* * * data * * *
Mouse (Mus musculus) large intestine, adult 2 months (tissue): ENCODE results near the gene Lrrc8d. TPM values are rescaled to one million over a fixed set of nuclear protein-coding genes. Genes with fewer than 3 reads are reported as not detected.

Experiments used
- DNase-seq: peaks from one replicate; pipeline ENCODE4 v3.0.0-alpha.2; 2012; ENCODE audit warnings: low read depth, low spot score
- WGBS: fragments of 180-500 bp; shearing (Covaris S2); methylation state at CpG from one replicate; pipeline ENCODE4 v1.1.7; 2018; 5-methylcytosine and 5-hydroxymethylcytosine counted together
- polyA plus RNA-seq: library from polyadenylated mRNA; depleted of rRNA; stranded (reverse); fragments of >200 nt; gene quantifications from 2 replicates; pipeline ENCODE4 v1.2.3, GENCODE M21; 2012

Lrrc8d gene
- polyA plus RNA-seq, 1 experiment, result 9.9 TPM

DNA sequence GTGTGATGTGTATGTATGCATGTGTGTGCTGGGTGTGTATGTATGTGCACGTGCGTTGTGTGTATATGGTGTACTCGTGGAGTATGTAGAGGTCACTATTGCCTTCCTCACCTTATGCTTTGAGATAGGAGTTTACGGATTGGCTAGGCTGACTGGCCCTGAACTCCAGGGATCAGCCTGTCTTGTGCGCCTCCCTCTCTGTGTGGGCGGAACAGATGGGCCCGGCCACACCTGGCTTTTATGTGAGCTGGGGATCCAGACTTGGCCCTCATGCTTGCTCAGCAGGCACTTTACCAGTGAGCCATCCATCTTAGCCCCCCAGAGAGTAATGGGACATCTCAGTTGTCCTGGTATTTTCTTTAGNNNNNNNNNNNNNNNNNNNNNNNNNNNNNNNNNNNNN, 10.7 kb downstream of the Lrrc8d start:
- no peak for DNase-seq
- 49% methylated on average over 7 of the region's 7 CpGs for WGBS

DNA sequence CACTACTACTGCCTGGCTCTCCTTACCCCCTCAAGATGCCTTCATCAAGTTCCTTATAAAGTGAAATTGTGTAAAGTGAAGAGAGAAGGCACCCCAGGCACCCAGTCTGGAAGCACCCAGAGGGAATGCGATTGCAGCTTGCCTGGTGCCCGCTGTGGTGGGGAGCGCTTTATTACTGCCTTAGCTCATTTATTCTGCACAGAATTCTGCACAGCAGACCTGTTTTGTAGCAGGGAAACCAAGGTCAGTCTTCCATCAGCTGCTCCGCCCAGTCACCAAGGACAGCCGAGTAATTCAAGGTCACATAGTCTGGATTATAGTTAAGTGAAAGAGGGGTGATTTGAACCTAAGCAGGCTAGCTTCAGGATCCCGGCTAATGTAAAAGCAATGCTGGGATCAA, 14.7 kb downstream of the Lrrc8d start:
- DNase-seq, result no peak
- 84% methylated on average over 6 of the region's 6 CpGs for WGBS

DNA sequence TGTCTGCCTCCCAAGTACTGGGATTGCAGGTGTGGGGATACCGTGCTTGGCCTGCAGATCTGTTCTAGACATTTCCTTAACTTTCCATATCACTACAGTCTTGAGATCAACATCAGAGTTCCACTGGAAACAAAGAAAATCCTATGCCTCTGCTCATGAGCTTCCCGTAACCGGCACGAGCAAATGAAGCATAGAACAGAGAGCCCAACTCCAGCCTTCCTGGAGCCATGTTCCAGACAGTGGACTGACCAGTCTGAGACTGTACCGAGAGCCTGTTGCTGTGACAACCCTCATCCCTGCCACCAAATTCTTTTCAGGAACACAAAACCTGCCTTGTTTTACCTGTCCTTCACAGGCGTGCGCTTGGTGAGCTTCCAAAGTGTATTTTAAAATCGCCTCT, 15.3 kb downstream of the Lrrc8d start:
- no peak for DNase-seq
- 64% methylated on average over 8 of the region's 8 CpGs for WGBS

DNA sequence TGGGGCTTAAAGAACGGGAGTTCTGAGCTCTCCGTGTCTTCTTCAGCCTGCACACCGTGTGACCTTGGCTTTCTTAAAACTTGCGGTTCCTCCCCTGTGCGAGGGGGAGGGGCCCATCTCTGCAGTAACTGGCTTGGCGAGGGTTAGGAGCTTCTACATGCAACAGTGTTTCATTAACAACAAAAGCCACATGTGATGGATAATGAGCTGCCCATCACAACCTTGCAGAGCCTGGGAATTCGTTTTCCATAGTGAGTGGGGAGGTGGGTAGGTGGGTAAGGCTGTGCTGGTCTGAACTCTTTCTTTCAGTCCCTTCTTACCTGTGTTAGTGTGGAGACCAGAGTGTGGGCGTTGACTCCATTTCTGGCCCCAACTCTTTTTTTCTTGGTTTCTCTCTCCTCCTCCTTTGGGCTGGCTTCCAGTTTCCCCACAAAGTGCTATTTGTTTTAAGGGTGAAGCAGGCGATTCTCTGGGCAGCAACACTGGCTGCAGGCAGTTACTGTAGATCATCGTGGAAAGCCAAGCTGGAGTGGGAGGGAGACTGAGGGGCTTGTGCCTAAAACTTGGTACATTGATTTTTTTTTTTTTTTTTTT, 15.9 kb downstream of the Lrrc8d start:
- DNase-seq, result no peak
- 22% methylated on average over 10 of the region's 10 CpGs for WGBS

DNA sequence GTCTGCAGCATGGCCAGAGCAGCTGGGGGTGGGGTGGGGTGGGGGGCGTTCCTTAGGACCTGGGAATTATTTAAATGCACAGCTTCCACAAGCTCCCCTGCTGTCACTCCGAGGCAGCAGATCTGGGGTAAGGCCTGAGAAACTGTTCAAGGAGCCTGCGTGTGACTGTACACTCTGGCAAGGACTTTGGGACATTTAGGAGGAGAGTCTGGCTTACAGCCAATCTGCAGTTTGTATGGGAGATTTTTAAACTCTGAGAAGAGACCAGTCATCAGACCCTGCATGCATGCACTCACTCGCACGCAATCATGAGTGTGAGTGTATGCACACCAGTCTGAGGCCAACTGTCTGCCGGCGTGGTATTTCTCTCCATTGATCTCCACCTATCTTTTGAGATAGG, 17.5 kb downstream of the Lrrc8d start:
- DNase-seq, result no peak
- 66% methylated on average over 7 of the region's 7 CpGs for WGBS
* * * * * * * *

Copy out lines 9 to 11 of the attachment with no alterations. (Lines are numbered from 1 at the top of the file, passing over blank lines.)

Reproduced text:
- no peak for DNase-seq
- 49% methylated on average over 7 of the region's 7 CpGs for WGBS

DNA sequence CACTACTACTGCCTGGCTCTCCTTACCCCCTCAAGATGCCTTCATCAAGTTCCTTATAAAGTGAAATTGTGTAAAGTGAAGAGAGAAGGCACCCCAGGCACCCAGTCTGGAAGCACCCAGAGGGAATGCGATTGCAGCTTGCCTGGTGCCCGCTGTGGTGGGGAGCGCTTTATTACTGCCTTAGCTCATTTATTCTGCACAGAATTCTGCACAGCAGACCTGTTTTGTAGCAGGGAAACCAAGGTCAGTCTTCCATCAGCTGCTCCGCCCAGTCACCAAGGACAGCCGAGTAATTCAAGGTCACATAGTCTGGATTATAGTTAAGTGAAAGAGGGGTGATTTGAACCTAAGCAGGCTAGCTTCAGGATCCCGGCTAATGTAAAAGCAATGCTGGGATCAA, 14.7 kb downstream of the Lrrc8d start: